The Toledo War

Faber, Don. The Toledo War: The First Michigan-Ohio Rivalry. Ann Arbor, Michigan; The University of Michigan Press, 2008.

A war between Michigan and Ohio?  There have been numerous publications over the years covering the border dispute between Ohio and the territory of Michigan in 1835.  The war involved much posturing, even more politicking, a posse of Wolverines arresting Ohio agitators,  and a dramatic stabbing.

The results of the “war”, as you may know, involve Toledo and the northern part of Lucas County becoming a part of Ohio and Michigan joining the Union (with the Upper Peninsula, for some reason or another).  Farber’s The Toledo War looks at the whole situation from each party involved, but the emphasis is on statehood and Michigan.   We learn much about the trials of Michigan’s first governor, Stevens T. Mason.

Sitting in the 21st Century, I was amazed at how the early government could leave borders unclear for such a time (Ohio became a state in 1803).  Faber offers a pretty detailed argument for why both parties believed they should own this strip of land (486 square miles).  From a very basic view, the land was legally a part of Michigan (residents had been under territorial jurisdiction prior to the war), but Ohio wanted it and Ohio had voting representation.  For practical purposes, Ohio and Indiana (also a state with voting representation) were building a canal (known as the Wabash and Erie Canal) from Evansville to Toledo (which was not a city at this time, but a group of villages).  Ohio was not going to allow Michigan to snag the port city.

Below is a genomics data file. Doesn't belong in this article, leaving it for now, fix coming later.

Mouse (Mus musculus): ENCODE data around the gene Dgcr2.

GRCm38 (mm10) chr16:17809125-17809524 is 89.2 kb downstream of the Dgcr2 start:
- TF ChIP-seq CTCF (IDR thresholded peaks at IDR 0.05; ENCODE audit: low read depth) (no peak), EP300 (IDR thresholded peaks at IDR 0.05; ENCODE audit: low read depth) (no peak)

My one complaint is that the much of the details are repeated constantly throughout the text.  In terms of a story, the reader always knows too much beforehand.  That said, The Toledo War more than covers this odd tale of Ohio history and is a wealth of information on the Northwest Ordinance and the early process of statehood.

If you do not have time to read The Toledo War, but know nothing about the events, the Internet can help.  An oddity Faber discusses in  the Epilogue worth contemplating is Michigan’s Lost Peninsula, whose history is tied to the Toledo War.  The Lost Peninsula is for all practical purposes in Toledo.  But, as a result of the peace settlement, it is part of Michigan, though you have to walk or ride through Ohio to get from the peninsula to Michigan.  This results in the residents of this 200-acre strip of land not really having any city service.  It is great how border disputes are resolved.

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